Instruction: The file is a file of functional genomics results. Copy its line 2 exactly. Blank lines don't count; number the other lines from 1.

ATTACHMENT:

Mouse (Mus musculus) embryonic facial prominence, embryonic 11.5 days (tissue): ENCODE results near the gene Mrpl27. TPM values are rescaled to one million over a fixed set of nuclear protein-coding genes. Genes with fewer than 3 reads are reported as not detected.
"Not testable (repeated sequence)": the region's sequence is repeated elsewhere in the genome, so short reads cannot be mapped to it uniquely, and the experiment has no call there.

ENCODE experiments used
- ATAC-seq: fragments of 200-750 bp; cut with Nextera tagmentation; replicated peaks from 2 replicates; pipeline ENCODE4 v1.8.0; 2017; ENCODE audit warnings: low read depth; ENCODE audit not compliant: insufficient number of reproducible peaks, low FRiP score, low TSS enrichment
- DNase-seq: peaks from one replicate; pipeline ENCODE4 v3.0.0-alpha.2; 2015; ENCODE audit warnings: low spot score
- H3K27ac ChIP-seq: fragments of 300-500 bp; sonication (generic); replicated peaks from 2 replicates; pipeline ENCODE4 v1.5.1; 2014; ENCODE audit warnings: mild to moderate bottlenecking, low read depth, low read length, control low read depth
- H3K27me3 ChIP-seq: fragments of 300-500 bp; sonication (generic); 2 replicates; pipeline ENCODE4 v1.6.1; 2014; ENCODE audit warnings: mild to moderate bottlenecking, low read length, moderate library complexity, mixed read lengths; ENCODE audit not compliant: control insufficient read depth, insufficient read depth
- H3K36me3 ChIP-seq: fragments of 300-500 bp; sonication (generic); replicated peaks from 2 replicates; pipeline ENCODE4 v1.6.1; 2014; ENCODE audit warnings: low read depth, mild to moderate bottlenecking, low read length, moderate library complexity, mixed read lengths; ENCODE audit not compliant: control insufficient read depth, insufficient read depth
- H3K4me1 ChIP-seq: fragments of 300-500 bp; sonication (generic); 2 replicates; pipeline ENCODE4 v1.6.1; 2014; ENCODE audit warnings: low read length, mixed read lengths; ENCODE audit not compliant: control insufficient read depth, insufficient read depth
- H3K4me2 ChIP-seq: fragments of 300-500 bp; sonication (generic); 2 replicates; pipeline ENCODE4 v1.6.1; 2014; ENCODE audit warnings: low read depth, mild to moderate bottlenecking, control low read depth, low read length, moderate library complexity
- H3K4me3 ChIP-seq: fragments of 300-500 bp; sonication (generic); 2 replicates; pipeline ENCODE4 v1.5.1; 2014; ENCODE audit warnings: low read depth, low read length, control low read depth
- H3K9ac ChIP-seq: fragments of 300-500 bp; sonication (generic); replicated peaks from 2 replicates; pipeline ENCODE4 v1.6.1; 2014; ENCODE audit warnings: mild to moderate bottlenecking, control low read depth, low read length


"Not testable (repeated sequence)": the region's sequence is repeated elsewhere in the genome, so short reads cannot be mapped to it uniquely, and the experiment has no call there.